Valujira
23 Oct 12, 09:12
On sanskrit, having studied the language, do so if you are interested in learning sanskrit, not because of Buddhism. There are plenty of good translations, which can be collated and compared for nuances. If you are diligent, after about three years of study you will be able to translate on sanskrit paragraph in an hour. I think if Buddhism is your interest, or holy writings in general, your time will be much better spent by persuing the extant translations or seeking out the scholars who are familiar with the more obscure texts which may not yet have been published. Remember one thing: sanskrit was forbidden to ordinary people (san + sacred, krit + writing, sanskrit is sacred writing or writing to be "sung") who were punished by death for learning it. With your experience in Hebrew and diacritical marks you will have a head start, but the written language was kept as deliberately hard to decipher as possible. But, if you like dead languages as much as I do, just to study them, then go for it....I speak 5 languages and have studied more, but nothing as complicated as sankrit.
Yes, I do intrested in ancient languages, but what is your opinion about Tibetan? You think it is easier? I think Tibetan is better because you have people who speak Tibetan and also ancient texts written in Tibetan.
Ngagpa, does Erick take charge or money for his lessons?

auriga
23 Oct 12, 14:47
Yes, I do intrested in ancient languages, but what is your opinion about Tibetan? You think it is easier? I think Tibetan is better because you have people who speak Tibetan and also ancient texts written in Tibetan.

I have no knowledge of Tibetan, but that sounds reasonable to me. In fact it sounds quite difficult!

My view on the general topic is that dedicated study of the original source documents might provide some better insight than reading other people's translations. But I don't really know since I use translations and oral teachings, rather than the source documents.

In zen at least, we tend to look less toward conceptual knowledge of the scriptures and doctrine and more toward "direct understanding" through meditation and interaction with a teacher. The teachings are still fundamental though, and I personally would be quite lost without them.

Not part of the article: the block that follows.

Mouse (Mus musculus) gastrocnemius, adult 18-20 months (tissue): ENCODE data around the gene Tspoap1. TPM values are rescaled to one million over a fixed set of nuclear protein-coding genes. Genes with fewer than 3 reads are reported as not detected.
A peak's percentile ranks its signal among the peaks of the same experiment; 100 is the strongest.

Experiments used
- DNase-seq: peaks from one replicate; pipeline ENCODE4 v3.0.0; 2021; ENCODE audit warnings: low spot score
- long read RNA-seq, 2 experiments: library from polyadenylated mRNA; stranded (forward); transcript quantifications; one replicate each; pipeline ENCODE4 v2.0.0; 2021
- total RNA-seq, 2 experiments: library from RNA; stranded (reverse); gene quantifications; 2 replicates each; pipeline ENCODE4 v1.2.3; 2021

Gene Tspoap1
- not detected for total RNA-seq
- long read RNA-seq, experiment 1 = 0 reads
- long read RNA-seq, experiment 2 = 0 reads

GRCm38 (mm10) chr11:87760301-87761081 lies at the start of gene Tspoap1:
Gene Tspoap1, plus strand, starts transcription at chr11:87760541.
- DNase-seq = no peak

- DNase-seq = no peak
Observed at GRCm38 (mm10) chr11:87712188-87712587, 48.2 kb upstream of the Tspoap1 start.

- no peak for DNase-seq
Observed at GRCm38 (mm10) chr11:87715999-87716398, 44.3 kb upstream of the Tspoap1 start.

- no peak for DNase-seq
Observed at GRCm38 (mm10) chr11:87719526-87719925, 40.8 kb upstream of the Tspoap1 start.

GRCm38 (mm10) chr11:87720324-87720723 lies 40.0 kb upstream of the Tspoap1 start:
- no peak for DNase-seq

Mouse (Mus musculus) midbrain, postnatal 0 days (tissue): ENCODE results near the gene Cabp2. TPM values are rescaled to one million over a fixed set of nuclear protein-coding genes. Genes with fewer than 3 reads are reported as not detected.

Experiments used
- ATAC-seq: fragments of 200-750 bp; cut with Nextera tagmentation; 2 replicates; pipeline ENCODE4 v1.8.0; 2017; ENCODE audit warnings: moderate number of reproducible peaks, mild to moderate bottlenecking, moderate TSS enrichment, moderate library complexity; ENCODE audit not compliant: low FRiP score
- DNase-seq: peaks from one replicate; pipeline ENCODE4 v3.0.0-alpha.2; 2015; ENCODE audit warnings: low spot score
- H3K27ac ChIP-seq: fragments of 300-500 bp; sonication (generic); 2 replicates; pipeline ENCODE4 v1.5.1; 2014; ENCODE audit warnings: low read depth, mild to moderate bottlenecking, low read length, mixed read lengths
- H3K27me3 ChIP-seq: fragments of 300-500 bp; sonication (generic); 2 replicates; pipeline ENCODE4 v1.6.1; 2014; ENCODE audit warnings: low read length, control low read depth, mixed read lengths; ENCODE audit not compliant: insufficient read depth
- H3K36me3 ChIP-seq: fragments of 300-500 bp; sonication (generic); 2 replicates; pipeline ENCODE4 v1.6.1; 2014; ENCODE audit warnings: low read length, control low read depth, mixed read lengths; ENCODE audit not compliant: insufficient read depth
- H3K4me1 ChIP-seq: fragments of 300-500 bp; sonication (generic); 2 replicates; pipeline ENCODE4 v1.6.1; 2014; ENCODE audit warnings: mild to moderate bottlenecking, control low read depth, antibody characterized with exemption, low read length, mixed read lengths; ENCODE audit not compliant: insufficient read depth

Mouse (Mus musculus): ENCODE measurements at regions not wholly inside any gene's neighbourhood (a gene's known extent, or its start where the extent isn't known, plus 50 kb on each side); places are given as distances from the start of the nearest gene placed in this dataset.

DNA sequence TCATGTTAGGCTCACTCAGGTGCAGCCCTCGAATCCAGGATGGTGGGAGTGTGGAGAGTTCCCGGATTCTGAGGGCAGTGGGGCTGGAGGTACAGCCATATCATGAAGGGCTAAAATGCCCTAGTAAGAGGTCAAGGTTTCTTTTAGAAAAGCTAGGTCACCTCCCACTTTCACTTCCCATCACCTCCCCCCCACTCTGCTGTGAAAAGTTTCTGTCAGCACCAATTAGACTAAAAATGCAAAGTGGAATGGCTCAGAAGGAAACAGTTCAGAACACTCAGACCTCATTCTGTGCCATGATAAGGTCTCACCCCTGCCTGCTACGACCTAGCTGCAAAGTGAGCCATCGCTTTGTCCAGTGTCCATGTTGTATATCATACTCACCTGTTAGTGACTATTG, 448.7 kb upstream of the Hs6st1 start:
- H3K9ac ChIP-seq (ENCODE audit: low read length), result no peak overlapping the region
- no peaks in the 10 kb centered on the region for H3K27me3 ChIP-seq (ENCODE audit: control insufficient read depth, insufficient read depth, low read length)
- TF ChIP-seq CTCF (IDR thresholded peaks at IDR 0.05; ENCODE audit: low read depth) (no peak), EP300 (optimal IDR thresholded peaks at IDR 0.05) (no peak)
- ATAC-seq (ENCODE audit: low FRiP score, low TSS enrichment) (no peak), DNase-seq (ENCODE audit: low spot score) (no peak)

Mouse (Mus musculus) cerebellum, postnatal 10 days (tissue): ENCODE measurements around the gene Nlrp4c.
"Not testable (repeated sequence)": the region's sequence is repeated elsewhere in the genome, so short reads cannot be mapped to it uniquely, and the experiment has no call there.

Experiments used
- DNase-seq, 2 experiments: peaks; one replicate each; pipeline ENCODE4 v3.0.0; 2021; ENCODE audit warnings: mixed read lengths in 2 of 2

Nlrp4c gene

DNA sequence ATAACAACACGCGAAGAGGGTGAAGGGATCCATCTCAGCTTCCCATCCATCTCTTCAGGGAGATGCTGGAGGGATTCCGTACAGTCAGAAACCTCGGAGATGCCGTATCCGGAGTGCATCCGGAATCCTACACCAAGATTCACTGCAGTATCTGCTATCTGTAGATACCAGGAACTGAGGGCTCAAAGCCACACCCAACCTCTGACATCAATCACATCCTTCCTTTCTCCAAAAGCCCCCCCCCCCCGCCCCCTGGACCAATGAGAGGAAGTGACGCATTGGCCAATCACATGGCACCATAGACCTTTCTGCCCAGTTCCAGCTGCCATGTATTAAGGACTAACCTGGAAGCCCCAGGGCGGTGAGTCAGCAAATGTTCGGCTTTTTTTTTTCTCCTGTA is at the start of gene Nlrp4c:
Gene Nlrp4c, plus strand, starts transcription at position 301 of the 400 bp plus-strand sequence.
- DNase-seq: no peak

I am sure there are very different viewpoints depending on who you talk with and what traditions they follow.

Valujira
23 Oct 12, 20:25
I have no knowledge of Tibetan, but that sounds reasonable to me. In fact it sounds quite difficult!

My view on the general topic is that dedicated study of the original source documents might provide some better insight than reading other people's translations. But I don't really know since I use translations and oral teachings, rather than the source documents.

In zen at least, we tend to look less toward conceptual knowledge of the scriptures and doctrine and more toward "direct understanding" through meditation and interaction with a teacher. The teachings are still fundamental though, and I personally would be quite lost without them.

I am sure there are very different viewpoints depending on who you talk with and what traditions they follow.

So you think Tibetan is harder than Sanskrit?

Ngagpa
23 Oct 12, 22:02
Ngagpa, does Erick take charge or money for his lessons?

Sorry Valujira I do not know. If you email (email at the link I provided) he will tell you.
I have heard good reports of his Tibetan (translation and teaching)

:hands:

auriga
23 Oct 12, 23:19
So you think Tibetan is harder than Sanskrit?

I'm completely ignorant of Tibetan.

Valujira
24 Oct 12, 18:08
Sorry Valujira I do not know. If you email (email at the link I provided) he will tell you.
I have heard good reports of his Tibetan (translation and teaching)

:hands:

So you have Kangyur and Tengyur texts to hand me over? I really want to see them, a pdf file will be perfect, and if you know more tibetan texts expect from Tengyur and Kangyur, give me their names and also links to them

Graham Doke
29 Oct 12, 13:28
To add to the linguistic thoughts, there are prevailing theories - I believe from an Oxford study, which I will try to unearth - that Sanscrit is the natural language of the human being, in that if we started afresh, we would develope Sanscrit. Not innate, exactly, simply natural. Thoughts? Graham Doke (I am new, do I sign these like that?... Oh, well.)